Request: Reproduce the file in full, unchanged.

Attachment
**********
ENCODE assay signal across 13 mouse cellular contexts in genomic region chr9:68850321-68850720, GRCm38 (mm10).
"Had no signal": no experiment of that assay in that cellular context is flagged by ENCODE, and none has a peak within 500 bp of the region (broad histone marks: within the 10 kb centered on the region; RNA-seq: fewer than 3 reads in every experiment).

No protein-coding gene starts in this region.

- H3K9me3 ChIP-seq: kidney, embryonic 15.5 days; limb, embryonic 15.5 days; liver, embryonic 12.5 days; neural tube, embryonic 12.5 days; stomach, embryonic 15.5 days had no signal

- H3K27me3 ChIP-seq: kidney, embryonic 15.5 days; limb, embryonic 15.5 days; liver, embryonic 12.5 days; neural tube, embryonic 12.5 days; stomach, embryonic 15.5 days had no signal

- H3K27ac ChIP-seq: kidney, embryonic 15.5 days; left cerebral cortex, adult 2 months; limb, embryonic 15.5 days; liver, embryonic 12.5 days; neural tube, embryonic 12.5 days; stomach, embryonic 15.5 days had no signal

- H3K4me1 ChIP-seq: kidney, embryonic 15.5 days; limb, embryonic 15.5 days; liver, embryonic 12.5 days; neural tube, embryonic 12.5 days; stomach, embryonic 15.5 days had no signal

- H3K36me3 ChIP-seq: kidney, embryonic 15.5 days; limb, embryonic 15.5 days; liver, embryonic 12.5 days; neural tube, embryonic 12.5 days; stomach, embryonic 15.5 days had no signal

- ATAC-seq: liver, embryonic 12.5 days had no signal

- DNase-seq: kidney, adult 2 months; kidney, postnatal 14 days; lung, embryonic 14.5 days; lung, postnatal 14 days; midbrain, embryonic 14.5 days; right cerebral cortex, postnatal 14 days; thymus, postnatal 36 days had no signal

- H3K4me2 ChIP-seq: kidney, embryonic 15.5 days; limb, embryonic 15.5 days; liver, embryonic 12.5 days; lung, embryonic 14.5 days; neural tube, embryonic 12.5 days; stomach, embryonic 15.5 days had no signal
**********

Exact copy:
ENCODE assay signal across 13 mouse cellular contexts in genomic region chr9:68850321-68850720, GRCm38 (mm10).
"Had no signal": no experiment of that assay in that cellular context is flagged by ENCODE, and none has a peak within 500 bp of the region (broad histone marks: within the 10 kb centered on the region; RNA-seq: fewer than 3 reads in every experiment).

No protein-coding gene starts in this region.

- H3K9me3 ChIP-seq: kidney, embryonic 15.5 days; limb, embryonic 15.5 days; liver, embryonic 12.5 days; neural tube, embryonic 12.5 days; stomach, embryonic 15.5 days had no signal

- H3K27me3 ChIP-seq: kidney, embryonic 15.5 days; limb, embryonic 15.5 days; liver, embryonic 12.5 days; neural tube, embryonic 12.5 days; stomach, embryonic 15.5 days had no signal

- H3K27ac ChIP-seq: kidney, embryonic 15.5 days; left cerebral cortex, adult 2 months; limb, embryonic 15.5 days; liver, embryonic 12.5 days; neural tube, embryonic 12.5 days; stomach, embryonic 15.5 days had no signal

- H3K4me1 ChIP-seq: kidney, embryonic 15.5 days; limb, embryonic 15.5 days; liver, embryonic 12.5 days; neural tube, embryonic 12.5 days; stomach, embryonic 15.5 days had no signal

- H3K36me3 ChIP-seq: kidney, embryonic 15.5 days; limb, embryonic 15.5 days; liver, embryonic 12.5 days; neural tube, embryonic 12.5 days; stomach, embryonic 15.5 days had no signal

- ATAC-seq: liver, embryonic 12.5 days had no signal

- DNase-seq: kidney, adult 2 months; kidney, postnatal 14 days; lung, embryonic 14.5 days; lung, postnatal 14 days; midbrain, embryonic 14.5 days; right cerebral cortex, postnatal 14 days; thymus, postnatal 36 days had no signal

- H3K4me2 ChIP-seq: kidney, embryonic 15.5 days; limb, embryonic 15.5 days; liver, embryonic 12.5 days; lung, embryonic 14.5 days; neural tube, embryonic 12.5 days; stomach, embryonic 15.5 days had no signal